As for the content, it starts off with the basics of MATLAB in weeks 1 - 6  and develops those skills in weeks 7 - 12 with root finding etc. It's not particularly difficult and definitely has a lower learning curve than ENG1003. The tutors also help spot errors in your code and break down problems which you don't understand.
« Last Edit: February 06, 2021, 07:56:10 am by undefined »
2018 Methods
2019 English | Chemistry | Economics | Specialist  | Japanese SL

2020 B.Eng/Comm
2021 - 2025 B.CS/Comm Diplang in Japanese @ Monash

undefined

  • Forum Obsessive
  • ***
  • Posts: 319
  • Respect: +18
Re: Monash University - Subject Reviews & Ratings
« Reply #533 on: February 06, 2021, 07:51:38 am »
+2
Subject Code/Name: ENG1005 - Engineering mathematics

Workload: 3x 1h lectures

Assessment:  5x 6% Assignments fortnightly
10x 1% quizzes

Recorded Lectures:  Yes, with screen capture

Past exams available:  Yes, a lot

Textbook Recommendation:  Engineering Mathematics book recommended. Noticed a lot of people doing the questions at the start of the semester but none by the end. You don't need to do it but it may be useful in finding a similar question to the assignments.

Lecturer(s): Associate Professor Todd Oliynyk

Year & Semester of completion: 2020 Semester 1

Rating: 4 out of 5

Your Mark/Grade: HD

Comments: This unit is definitely fast-paced with a bunch of content being crammed each week. The assignments are quite difficult and the number of youtube videos I looked at for help only to find they're in Hindi broke me. I heard that in 2020 S2 they changed assignments to be group-based which sounds even more terrible. Regardless, I believe they did this due to the amount of collusion going on between students. My tutor at least, despite never talking to or seeing ever, was a good marker but I've heard that there were very bad markers from other students. I think I dropped like 2 marks in total in the semester despite not knowing half of what I was writing most of the time in the assignments. I recommend learning LaTeX, a maths typescript that makes your assignments look professional even if you don't know what you're saying.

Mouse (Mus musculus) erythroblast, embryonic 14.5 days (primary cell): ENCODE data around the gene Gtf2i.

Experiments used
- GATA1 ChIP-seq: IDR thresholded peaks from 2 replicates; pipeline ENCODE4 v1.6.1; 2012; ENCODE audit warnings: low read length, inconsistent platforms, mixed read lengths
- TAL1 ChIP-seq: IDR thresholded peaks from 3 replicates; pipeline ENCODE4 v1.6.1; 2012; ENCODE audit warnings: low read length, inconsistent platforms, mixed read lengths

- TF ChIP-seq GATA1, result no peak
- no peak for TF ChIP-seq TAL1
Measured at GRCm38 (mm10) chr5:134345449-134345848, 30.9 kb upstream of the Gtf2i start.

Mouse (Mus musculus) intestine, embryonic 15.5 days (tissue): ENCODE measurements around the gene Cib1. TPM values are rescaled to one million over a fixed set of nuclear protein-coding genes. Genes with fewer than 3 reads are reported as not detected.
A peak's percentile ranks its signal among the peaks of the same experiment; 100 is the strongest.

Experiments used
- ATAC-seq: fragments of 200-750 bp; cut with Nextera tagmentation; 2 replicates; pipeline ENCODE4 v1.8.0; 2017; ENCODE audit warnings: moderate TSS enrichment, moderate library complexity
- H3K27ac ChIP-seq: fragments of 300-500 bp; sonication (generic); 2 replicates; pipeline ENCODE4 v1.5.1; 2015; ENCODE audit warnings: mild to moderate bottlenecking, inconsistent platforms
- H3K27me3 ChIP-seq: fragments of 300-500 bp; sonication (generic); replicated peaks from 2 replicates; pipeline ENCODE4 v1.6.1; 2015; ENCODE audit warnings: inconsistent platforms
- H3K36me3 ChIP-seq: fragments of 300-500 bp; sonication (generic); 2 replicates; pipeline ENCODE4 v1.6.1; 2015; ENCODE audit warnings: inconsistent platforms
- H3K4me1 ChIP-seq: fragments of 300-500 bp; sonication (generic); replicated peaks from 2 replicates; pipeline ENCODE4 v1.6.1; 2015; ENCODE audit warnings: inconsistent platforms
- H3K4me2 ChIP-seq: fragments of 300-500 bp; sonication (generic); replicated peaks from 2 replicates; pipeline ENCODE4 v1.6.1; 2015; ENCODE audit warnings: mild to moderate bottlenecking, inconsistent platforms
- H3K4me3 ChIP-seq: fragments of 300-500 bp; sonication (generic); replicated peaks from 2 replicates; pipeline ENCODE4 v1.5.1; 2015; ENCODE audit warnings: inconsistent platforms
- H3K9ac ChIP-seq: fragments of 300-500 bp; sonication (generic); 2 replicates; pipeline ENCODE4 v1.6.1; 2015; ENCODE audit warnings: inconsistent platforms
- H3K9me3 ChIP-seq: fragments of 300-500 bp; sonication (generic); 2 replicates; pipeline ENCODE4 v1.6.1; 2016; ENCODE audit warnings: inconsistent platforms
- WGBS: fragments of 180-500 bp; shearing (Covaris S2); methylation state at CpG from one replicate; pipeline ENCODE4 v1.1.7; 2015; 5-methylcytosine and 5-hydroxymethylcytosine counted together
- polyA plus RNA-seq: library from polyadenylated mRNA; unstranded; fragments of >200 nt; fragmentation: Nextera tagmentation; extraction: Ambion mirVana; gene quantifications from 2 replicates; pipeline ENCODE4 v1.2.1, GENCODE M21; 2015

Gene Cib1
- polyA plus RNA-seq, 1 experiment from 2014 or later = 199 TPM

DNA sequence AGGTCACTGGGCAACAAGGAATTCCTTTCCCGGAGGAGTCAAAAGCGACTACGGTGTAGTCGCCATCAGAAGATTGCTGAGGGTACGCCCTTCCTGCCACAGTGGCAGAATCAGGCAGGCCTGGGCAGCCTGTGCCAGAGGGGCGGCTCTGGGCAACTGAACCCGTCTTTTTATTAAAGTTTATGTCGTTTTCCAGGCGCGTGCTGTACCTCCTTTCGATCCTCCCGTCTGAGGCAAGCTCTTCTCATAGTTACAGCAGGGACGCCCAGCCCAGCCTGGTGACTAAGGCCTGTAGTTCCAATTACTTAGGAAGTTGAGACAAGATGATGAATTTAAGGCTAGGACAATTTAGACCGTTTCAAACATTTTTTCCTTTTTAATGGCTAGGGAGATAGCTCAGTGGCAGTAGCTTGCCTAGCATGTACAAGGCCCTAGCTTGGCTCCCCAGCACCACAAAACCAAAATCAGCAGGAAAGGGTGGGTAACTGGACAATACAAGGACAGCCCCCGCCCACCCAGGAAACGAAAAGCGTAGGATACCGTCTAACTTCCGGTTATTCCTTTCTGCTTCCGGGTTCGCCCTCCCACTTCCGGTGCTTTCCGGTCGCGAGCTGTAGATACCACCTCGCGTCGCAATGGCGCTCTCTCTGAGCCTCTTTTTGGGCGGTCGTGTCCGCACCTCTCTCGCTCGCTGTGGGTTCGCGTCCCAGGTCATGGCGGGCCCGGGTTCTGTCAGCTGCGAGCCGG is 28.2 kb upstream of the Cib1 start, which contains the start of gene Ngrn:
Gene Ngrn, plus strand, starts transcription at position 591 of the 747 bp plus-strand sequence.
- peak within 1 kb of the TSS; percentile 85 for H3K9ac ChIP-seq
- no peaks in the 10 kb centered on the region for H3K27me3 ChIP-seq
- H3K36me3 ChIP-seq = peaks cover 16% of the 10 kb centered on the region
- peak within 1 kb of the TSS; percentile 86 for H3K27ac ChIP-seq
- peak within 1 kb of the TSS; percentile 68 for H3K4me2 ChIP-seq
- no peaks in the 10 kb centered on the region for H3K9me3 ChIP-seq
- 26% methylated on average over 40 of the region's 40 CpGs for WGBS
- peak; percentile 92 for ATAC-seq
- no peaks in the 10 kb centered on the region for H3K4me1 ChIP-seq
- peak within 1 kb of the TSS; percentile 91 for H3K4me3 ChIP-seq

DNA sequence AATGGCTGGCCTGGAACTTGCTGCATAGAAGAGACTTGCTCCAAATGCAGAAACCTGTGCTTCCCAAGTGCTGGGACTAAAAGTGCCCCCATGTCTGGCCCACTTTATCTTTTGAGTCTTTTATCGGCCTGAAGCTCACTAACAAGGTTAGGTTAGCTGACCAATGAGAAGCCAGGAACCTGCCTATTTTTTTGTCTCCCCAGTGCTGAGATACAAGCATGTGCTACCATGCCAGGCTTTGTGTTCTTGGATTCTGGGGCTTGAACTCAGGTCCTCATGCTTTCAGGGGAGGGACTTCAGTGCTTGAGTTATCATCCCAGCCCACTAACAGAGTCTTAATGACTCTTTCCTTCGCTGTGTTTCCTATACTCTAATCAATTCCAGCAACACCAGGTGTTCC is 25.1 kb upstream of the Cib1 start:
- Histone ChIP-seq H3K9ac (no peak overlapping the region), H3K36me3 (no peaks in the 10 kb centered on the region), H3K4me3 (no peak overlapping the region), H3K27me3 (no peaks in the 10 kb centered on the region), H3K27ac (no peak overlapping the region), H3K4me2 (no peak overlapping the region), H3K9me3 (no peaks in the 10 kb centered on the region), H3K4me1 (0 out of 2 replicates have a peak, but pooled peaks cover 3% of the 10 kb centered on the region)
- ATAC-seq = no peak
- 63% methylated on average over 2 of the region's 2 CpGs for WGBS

Prof Oliynyk is a very dry lecturer but he's good at explaining what he has to and leaving you confused since there was absolutely no interaction with tutors/lecturers etc. when I did the unit other than the forums. I believe there is also Applied PASS which is like a zoom where you can ask questions though but I never went.
« Last Edit: February 06, 2021, 07:55:15 am by undefined »
2018 Methods
2019 English | Chemistry | Economics | Specialist  | Japanese SL

2020 B.Eng/Comm